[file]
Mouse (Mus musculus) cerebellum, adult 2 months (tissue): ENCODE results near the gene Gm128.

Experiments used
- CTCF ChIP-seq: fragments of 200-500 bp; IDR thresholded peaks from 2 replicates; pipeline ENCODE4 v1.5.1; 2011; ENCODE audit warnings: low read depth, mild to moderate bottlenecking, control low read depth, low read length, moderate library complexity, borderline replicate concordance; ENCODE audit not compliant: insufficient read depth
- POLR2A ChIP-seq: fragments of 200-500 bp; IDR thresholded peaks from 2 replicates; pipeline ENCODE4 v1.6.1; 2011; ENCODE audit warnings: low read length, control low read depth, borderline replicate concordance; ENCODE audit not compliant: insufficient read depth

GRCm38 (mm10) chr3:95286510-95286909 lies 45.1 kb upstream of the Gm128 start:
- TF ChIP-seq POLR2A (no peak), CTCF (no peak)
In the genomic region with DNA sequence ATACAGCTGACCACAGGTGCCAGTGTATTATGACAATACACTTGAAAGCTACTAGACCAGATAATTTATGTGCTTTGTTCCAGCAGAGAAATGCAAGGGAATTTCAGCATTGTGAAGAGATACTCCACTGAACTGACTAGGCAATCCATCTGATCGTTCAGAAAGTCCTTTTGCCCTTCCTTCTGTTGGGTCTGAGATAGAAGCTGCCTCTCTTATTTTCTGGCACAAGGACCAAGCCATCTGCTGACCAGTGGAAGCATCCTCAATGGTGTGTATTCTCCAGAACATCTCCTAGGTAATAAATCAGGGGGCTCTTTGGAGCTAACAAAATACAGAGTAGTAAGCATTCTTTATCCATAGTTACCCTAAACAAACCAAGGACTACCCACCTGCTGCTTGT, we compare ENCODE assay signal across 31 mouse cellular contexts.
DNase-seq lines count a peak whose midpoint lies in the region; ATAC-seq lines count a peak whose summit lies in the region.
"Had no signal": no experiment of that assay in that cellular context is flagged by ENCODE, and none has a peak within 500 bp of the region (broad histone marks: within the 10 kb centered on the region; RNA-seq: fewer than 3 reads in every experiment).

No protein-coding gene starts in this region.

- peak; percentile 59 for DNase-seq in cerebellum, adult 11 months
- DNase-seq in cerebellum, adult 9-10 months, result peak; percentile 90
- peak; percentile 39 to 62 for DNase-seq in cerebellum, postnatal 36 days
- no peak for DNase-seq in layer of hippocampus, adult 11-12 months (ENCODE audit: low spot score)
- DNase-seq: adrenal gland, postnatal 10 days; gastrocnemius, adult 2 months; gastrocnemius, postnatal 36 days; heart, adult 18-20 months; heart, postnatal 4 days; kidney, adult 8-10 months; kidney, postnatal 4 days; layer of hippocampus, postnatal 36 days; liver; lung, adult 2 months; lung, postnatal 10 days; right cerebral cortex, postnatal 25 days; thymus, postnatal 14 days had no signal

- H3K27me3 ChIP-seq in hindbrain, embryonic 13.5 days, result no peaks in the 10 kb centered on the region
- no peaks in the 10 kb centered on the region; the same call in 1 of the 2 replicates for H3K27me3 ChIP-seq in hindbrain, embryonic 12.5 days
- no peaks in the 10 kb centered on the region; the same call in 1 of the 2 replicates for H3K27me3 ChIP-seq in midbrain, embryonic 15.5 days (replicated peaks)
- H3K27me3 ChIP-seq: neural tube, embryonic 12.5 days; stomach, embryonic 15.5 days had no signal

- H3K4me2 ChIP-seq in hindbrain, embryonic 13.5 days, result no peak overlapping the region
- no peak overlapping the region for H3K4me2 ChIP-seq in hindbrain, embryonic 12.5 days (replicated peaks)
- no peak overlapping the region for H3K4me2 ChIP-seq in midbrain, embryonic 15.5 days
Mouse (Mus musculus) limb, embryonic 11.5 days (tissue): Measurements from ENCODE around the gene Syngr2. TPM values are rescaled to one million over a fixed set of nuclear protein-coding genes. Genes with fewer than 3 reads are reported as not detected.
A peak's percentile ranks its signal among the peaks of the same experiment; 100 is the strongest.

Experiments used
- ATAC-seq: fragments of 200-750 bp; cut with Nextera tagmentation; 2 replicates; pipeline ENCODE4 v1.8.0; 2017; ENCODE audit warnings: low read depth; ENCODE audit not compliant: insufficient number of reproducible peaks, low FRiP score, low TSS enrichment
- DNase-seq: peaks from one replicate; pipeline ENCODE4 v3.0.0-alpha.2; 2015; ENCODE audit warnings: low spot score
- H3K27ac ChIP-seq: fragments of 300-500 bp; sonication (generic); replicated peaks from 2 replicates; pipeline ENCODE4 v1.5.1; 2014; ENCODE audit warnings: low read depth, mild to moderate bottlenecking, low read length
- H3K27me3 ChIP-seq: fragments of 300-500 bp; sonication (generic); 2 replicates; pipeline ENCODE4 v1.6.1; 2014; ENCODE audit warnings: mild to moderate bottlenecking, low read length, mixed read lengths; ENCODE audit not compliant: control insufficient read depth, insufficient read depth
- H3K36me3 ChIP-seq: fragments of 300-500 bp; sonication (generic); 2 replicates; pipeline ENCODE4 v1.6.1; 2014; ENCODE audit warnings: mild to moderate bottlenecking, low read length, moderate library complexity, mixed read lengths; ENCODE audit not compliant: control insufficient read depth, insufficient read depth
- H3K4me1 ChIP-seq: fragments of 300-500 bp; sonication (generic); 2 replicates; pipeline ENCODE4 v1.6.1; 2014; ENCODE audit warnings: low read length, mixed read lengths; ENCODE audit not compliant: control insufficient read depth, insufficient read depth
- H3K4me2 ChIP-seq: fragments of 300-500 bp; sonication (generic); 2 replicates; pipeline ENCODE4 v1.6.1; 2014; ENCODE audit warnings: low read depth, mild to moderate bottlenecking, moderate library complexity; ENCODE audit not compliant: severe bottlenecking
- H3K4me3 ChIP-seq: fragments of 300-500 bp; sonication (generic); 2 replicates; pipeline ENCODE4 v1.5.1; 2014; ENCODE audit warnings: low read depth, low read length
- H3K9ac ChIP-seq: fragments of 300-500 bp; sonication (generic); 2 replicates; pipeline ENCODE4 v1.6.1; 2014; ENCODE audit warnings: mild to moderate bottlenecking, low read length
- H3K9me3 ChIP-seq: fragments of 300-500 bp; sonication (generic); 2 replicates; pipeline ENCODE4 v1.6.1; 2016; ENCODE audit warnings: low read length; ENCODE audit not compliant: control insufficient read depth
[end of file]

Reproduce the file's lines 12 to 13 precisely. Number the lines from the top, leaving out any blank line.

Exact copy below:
- DNase-seq in cerebellum, adult 9-10 months, result peak; percentile 90
- peak; percentile 39 to 62 for DNase-seq in cerebellum, postnatal 36 days